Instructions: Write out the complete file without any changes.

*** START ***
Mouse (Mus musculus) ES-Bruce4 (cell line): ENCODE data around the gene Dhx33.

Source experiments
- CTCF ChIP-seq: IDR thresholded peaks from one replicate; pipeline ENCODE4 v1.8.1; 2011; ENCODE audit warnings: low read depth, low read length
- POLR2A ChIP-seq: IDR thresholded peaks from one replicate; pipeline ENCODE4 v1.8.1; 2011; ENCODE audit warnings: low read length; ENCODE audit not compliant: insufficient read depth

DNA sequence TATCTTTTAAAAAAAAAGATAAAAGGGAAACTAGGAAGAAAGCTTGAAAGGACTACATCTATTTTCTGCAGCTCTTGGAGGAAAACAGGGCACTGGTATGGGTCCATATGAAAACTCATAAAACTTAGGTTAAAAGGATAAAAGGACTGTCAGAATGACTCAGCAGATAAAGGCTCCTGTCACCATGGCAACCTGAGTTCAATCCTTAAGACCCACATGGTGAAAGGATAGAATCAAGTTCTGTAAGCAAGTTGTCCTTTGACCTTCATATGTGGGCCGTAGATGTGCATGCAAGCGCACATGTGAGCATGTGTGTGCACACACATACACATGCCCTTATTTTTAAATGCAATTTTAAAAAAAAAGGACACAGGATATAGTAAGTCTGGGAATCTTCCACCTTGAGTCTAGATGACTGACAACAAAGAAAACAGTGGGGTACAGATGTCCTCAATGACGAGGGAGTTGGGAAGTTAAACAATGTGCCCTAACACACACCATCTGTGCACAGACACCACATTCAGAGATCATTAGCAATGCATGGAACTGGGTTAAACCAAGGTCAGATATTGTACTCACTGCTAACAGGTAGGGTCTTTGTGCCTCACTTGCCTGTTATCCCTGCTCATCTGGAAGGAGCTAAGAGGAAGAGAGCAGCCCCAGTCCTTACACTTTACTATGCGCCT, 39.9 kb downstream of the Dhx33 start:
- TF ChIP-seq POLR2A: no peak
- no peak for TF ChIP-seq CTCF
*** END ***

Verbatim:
Mouse (Mus musculus) ES-Bruce4 (cell line): ENCODE data around the gene Dhx33.

Source experiments
- CTCF ChIP-seq: IDR thresholded peaks from one replicate; pipeline ENCODE4 v1.8.1; 2011; ENCODE audit warnings: low read depth, low read length
- POLR2A ChIP-seq: IDR thresholded peaks from one replicate; pipeline ENCODE4 v1.8.1; 2011; ENCODE audit warnings: low read length; ENCODE audit not compliant: insufficient read depth

DNA sequence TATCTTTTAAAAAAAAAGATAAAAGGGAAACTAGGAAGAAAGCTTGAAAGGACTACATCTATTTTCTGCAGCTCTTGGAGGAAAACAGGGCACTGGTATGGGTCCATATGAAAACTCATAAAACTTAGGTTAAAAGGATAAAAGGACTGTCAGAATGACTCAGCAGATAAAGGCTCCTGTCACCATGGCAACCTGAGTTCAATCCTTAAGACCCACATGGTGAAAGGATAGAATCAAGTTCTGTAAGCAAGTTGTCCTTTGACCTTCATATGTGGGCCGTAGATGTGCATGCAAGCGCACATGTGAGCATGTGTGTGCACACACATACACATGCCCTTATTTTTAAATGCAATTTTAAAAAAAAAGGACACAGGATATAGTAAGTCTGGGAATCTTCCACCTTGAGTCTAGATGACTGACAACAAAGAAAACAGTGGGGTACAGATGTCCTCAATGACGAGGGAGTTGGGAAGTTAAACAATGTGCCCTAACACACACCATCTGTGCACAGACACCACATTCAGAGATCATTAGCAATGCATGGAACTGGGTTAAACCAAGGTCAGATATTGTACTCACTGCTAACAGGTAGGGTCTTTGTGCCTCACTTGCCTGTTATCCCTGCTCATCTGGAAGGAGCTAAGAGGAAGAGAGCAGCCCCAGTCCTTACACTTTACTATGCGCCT, 39.9 kb downstream of the Dhx33 start:
- TF ChIP-seq POLR2A: no peak
- no peak for TF ChIP-seq CTCF